reasonable to try a true phase locked loop.  I think it would jump around
too much.

Anyway, I've never heard of this type of AM demodulation before, but I don't
see any theoretical problems with it.  Maybe some day I'll actually get
around to trying it.


*****************************************************************
Embed Inc, embedded system specialists in Littleton Massachusetts
(978) 742-9014, http://www.embedinc.com

2005\06\15@014741 by Buehler, Martin

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i'm not sure if the american radio clock signal is the same as the
european (dcf-77) is.
i'm actually working on a project, where the dcf-77 signal is used to
sync the rtc. there are cheap single chip receiver modules (receiver
chip + antenna) for the dcf-77 signal. so i'm using one of these. they
give you the demodulated signal as ttl, and all you have to do is
capture and decode the pulses received.
tino

************************************************************************
******************************


>{Original Message removed}

2005\06\15@045805 by Alan B. Pearce

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>> You really want a hi-q (= narrow bandwidth) filter afterall the data
>> rate is only 1 bit/sec.
>>
>>> Then maybe use a cap to even out the signal, and
>>> transistor/opamp to amplify, maybe not in that order? Then just bring
>>> that into an analog input? Am I on the right track?

All the commercial receivers use chips designed for the purpose, and most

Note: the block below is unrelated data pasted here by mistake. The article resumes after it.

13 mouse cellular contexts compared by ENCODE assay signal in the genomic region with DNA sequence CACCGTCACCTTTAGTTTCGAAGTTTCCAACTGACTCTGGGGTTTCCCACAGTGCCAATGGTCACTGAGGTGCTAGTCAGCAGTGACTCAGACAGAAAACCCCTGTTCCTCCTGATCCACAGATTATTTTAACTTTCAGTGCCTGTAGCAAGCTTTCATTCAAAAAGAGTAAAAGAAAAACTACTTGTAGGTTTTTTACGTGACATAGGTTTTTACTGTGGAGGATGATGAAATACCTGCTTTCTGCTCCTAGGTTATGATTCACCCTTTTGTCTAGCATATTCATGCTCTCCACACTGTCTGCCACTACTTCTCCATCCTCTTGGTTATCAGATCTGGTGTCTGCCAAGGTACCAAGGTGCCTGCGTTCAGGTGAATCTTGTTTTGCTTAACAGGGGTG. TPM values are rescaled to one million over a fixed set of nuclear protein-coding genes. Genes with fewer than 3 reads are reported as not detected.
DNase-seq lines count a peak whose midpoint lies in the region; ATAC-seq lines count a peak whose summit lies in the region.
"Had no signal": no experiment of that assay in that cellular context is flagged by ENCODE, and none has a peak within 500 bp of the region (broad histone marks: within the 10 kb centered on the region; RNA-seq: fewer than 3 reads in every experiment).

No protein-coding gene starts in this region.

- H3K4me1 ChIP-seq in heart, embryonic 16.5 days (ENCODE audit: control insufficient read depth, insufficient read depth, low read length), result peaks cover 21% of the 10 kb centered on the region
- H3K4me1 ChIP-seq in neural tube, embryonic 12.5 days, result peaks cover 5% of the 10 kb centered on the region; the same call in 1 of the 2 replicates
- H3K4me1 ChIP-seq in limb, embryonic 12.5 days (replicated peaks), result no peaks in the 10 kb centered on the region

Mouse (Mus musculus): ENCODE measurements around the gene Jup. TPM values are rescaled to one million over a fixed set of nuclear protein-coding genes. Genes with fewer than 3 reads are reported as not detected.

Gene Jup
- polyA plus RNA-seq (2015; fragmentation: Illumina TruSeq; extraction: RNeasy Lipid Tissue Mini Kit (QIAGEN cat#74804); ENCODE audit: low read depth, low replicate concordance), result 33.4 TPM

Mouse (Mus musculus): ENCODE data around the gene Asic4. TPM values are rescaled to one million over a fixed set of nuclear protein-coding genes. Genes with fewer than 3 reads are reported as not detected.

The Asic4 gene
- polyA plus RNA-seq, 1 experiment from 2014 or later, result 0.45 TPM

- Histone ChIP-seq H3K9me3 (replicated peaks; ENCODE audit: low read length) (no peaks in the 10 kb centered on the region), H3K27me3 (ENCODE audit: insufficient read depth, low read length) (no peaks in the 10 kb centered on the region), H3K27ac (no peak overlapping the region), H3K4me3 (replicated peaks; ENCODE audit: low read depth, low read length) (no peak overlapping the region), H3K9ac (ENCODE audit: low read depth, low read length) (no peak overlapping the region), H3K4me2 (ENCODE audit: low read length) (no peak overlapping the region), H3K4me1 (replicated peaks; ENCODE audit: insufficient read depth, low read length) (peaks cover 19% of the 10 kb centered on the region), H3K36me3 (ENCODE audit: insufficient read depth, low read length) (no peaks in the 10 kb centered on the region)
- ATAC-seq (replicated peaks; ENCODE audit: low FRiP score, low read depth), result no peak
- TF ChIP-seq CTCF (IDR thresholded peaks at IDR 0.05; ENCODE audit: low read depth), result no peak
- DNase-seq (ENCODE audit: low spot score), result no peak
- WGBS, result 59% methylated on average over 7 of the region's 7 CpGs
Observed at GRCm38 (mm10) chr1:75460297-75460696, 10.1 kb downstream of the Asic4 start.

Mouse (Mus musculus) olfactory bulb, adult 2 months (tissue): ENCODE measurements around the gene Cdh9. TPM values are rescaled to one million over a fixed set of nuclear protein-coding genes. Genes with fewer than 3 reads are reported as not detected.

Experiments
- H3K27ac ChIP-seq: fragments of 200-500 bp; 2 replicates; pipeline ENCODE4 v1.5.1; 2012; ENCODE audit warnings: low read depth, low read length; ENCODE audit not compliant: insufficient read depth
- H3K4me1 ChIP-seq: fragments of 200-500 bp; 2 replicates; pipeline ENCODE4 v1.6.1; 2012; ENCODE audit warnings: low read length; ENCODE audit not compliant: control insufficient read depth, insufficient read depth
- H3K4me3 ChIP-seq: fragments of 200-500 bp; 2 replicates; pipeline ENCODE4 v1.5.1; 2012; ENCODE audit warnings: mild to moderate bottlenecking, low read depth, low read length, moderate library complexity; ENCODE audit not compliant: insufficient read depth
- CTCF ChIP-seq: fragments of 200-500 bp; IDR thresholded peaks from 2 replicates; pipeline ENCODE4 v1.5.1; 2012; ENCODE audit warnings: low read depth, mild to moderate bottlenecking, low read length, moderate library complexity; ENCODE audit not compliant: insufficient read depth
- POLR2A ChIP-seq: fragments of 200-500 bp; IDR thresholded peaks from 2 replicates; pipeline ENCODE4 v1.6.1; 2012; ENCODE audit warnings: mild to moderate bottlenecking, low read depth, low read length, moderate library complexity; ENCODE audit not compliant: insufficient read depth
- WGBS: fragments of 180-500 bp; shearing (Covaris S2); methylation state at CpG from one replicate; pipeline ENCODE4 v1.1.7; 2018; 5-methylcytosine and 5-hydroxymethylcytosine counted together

seem to have one or two crystals as a Hi-Q filter on the carrier frequency.
A lot of information on the signal formats is available from
http://www.hkw-elektronik.de/produkte/ and the data sheets contain info on
the different modulation formats. The Temec (Telefunken) chips do not seem
to be available anymore.

>I've thought about building a WWVB receiver as a fun project.  However,
>since it's just a "fun" project, it's not likely to get very far anytime
>soon.  The thought was to use a dsPIC to do the RF demodulation and also
>present a NTP server over ethernet.  The whole thing could be easily
powered
>over ethernet or from a wall wart.
>
>The part that intrigues me is doing the carrier detection and demodulation
>in firmware.  A dsPIC can sample at up to 500KHz, although even half that
>should be enough to process the 60KHz carrier.  Start with a magnetic
pickup
>antenna such as is found in AM radios and make a resonant circuit of it at
>60KHz.  After that, the carrier can be treated pretty much like an audio
>signal.  Either select reasonable gain by trial and error depending on
where
>you live, or use a selectable gain amplifier and have the PIC switch as
>necessary.

This reminds me of the discussion I originated about 1-2 months ago here
about doing exactly that, except I was looking at doing it as a software PLL
instead of an FFT. It was at that time I found out how many modulation
formats there are, as well as modulation depth percentages (some switch the
carrier right off, others go to levels that vary from 10% to 25% of full
power). Again refer to the data sheets on the site above for info on aerials
and modulation formats. The FFT route would probably be the way to go in
hindsight. At that data rate it could probably even be done in an 18F,
although probably easier in a dsPic.

2005\06\15@050843 by Peter Onion

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On Tue, 2005-06-14 at 17:25 -0500, Mike Hord wrote:

> I haven't done it yet, though; too busy on other things.  What's the
> availability of that signal?  Am I likely to pick it up in my RF-proof
> dungeon of a workshop?  I can't even get much local radio down
> there...

There are some coverage maps for  WWVB (I'm assuming you are in USA) at